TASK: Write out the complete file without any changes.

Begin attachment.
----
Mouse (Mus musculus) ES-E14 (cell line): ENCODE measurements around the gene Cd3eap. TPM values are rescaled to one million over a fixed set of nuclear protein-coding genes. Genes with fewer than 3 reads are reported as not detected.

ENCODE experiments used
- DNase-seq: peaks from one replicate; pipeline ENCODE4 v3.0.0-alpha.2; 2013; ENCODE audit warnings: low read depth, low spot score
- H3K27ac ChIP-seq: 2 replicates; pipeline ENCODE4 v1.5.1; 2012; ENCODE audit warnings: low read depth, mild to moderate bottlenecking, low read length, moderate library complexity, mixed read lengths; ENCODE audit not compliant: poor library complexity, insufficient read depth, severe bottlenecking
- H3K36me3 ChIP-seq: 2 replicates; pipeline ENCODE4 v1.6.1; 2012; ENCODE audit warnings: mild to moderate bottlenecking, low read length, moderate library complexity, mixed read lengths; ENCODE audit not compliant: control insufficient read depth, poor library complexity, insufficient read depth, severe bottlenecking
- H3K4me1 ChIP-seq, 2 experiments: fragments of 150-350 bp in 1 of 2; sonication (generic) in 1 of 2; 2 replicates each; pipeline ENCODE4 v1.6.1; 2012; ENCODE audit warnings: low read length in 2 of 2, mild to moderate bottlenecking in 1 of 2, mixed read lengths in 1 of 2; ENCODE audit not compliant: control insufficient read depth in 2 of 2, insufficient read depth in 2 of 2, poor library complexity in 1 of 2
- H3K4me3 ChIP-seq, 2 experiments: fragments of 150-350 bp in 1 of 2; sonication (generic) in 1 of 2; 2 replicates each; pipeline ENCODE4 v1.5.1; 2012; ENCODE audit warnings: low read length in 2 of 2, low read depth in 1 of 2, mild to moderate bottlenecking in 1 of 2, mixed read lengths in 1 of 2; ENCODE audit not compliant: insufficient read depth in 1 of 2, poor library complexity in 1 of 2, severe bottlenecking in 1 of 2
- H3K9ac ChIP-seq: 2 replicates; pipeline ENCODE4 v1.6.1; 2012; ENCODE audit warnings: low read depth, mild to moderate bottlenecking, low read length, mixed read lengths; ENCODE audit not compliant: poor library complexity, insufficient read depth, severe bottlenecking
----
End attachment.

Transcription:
Mouse (Mus musculus) ES-E14 (cell line): ENCODE measurements around the gene Cd3eap. TPM values are rescaled to one million over a fixed set of nuclear protein-coding genes. Genes with fewer than 3 reads are reported as not detected.

ENCODE experiments used
- DNase-seq: peaks from one replicate; pipeline ENCODE4 v3.0.0-alpha.2; 2013; ENCODE audit warnings: low read depth, low spot score
- H3K27ac ChIP-seq: 2 replicates; pipeline ENCODE4 v1.5.1; 2012; ENCODE audit warnings: low read depth, mild to moderate bottlenecking, low read length, moderate library complexity, mixed read lengths; ENCODE audit not compliant: poor library complexity, insufficient read depth, severe bottlenecking
- H3K36me3 ChIP-seq: 2 replicates; pipeline ENCODE4 v1.6.1; 2012; ENCODE audit warnings: mild to moderate bottlenecking, low read length, moderate library complexity, mixed read lengths; ENCODE audit not compliant: control insufficient read depth, poor library complexity, insufficient read depth, severe bottlenecking
- H3K4me1 ChIP-seq, 2 experiments: fragments of 150-350 bp in 1 of 2; sonication (generic) in 1 of 2; 2 replicates each; pipeline ENCODE4 v1.6.1; 2012; ENCODE audit warnings: low read length in 2 of 2, mild to moderate bottlenecking in 1 of 2, mixed read lengths in 1 of 2; ENCODE audit not compliant: control insufficient read depth in 2 of 2, insufficient read depth in 2 of 2, poor library complexity in 1 of 2
- H3K4me3 ChIP-seq, 2 experiments: fragments of 150-350 bp in 1 of 2; sonication (generic) in 1 of 2; 2 replicates each; pipeline ENCODE4 v1.5.1; 2012; ENCODE audit warnings: low read length in 2 of 2, low read depth in 1 of 2, mild to moderate bottlenecking in 1 of 2, mixed read lengths in 1 of 2; ENCODE audit not compliant: insufficient read depth in 1 of 2, poor library complexity in 1 of 2, severe bottlenecking in 1 of 2
- H3K9ac ChIP-seq: 2 replicates; pipeline ENCODE4 v1.6.1; 2012; ENCODE audit warnings: low read depth, mild to moderate bottlenecking, low read length, mixed read lengths; ENCODE audit not compliant: poor library complexity, insufficient read depth, severe bottlenecking